So for me the short term goal is to do what has to be done to get her livable, than live in her while doing everything else that needs to be done to restore her, than after than work on making her able to cruise around the world, wither I ever do cruise around the world with her or not. It's not a small project nor is it a cheap one. I figure no less than 4 years at minimum and up to 20 years a good possibility, with money being the biggest hold up. A better job would = more money but also = less time, so it's a sacrifice of time to build or money to build, at the moment. Right now I'd rather have more time as in the beginning there is a lot that can be done with no money (scraping off paint, cutting out rot, etc), than later as I get to them I can worry about getting more money for materials etc.

I see several folks warning about relationship issues, seems a lot of wives don't take to well to hubbies working on their boats. I'm lucky on this one. My guy loves boats and doing big projects just as much as I do, and while I'm planning to work on this 40' yacht, he's got his own plans about a fishing boat, he's already got one boat in his yard and is looking for another one, so, yeah, we both got boats on the brain. I think my advice to others here, is before you get married, maybe you ought to try looking for a gal who shares your interests? Just a thought. I mean if my guy didn't like boats as much as I did, we might not get along so well.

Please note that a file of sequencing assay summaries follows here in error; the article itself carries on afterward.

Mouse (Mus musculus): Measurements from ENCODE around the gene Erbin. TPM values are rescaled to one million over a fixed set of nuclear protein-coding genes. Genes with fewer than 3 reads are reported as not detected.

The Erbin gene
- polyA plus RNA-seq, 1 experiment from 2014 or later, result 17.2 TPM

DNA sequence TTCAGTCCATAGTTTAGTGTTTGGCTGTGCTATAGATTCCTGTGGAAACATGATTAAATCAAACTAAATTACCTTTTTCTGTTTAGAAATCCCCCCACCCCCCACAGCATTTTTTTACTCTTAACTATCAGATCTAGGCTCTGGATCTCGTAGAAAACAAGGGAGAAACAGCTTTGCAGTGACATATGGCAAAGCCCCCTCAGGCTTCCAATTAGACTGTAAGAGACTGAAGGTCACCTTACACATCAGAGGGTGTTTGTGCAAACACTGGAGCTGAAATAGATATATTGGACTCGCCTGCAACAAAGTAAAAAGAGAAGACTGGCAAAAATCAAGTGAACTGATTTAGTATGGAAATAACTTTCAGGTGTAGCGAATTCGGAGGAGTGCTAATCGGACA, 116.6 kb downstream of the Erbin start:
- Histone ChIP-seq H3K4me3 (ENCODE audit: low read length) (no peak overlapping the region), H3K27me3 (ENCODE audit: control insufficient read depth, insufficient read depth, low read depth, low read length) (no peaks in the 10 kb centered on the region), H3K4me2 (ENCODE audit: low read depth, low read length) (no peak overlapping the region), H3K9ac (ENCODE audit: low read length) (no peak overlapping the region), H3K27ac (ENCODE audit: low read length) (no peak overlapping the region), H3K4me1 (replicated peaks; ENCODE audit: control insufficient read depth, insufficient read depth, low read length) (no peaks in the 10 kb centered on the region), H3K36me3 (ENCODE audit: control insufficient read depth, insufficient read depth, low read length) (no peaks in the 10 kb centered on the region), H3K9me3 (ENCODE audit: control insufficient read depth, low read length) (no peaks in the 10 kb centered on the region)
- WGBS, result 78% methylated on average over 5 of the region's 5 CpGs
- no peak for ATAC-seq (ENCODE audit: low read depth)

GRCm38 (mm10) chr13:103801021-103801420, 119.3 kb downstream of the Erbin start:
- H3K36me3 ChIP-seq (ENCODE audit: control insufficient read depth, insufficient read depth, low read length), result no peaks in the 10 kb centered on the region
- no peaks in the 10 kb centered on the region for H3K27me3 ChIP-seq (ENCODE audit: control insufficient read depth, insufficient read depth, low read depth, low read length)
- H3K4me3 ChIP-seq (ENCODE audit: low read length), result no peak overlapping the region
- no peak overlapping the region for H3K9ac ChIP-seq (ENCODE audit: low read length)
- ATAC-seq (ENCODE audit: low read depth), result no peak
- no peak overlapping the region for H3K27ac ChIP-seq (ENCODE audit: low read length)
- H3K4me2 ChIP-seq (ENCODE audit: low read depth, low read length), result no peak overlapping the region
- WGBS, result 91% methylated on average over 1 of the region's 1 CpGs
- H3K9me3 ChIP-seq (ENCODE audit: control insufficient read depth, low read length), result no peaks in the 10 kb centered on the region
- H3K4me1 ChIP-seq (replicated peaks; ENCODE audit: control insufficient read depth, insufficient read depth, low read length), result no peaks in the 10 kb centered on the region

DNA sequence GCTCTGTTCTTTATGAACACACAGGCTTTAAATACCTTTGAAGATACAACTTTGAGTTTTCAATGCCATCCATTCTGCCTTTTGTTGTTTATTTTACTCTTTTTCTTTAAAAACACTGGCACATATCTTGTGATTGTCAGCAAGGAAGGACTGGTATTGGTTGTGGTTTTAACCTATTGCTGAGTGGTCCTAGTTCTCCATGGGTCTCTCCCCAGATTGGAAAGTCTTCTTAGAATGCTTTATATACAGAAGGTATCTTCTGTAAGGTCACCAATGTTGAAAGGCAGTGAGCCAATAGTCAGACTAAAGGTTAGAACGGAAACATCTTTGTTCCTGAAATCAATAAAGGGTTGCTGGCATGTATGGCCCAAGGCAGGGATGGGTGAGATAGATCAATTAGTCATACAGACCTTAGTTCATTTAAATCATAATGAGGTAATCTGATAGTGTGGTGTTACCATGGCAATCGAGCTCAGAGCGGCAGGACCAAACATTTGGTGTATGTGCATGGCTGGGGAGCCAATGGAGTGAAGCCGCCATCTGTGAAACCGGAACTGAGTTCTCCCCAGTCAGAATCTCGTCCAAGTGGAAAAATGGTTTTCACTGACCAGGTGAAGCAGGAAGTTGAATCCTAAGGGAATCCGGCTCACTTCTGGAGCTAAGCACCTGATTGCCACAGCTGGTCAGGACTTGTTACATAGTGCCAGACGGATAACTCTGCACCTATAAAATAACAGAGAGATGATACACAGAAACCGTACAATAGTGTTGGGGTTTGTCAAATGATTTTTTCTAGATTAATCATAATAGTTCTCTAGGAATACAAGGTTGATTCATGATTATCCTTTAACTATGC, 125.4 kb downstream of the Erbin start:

I do worry about my skill level, which in the feild of boat repairs and woodworking is exactly 0. However, I'm very good at the whole "learn as you go" thing and that's what I've done with my other projects. I think it is good to be highly motivated. As I mentioned before, I'm not very motivated to get the boat out of the dock, however, I am highly motivated to get her into the dock. I want to see this boat brought back up to her former glory. She's a beautiful boat and it's a shame she was allowed to get so run down. I look at it almost as I'm a doctor and she's my patient and I have to make her well again. This boat needs me to fix her and that's all the motivation I need to learn how to get the job done.

As you can see, I'm new to this and so I don't have much advice to offer, and my post here is more to get my thoughts down where I can see them and figure out what I'm doing, so my comment is more for my own benifit than for helping anyone else, I suppose. I think I like this thread because I am myself in need of advice and ideas, and most of all I am in need of knowing that I'm not the only person out there who thinks it's emotionally and psychologically worth the time and money to rescue and restore and old wooden boat. Sometimes it's just good to know you are not alone.

I think at the moment the only advice I could give to others just starting out is to: Realize ahead of time that the boat is worth far less than either the time or money you put into her. Do it because you WANT to do it, because you love to do it, because you can take pride in the end and say "I did it!". Know that in the beginning, a lot of folks are going to tell you, you are crazy, and that the more work the boat needs the crazier they will tell you you are and the more "I told you so" you will hear as you get going.
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Old 26-12-2011, 13:56   #150
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Re: Refurbing / Refitting an Older boat - Advice and Ideas

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Love this thread! So much to read. I love seeing every ones thoughts here....
Welcome to CF and thanks for sharing ... and sharing ... and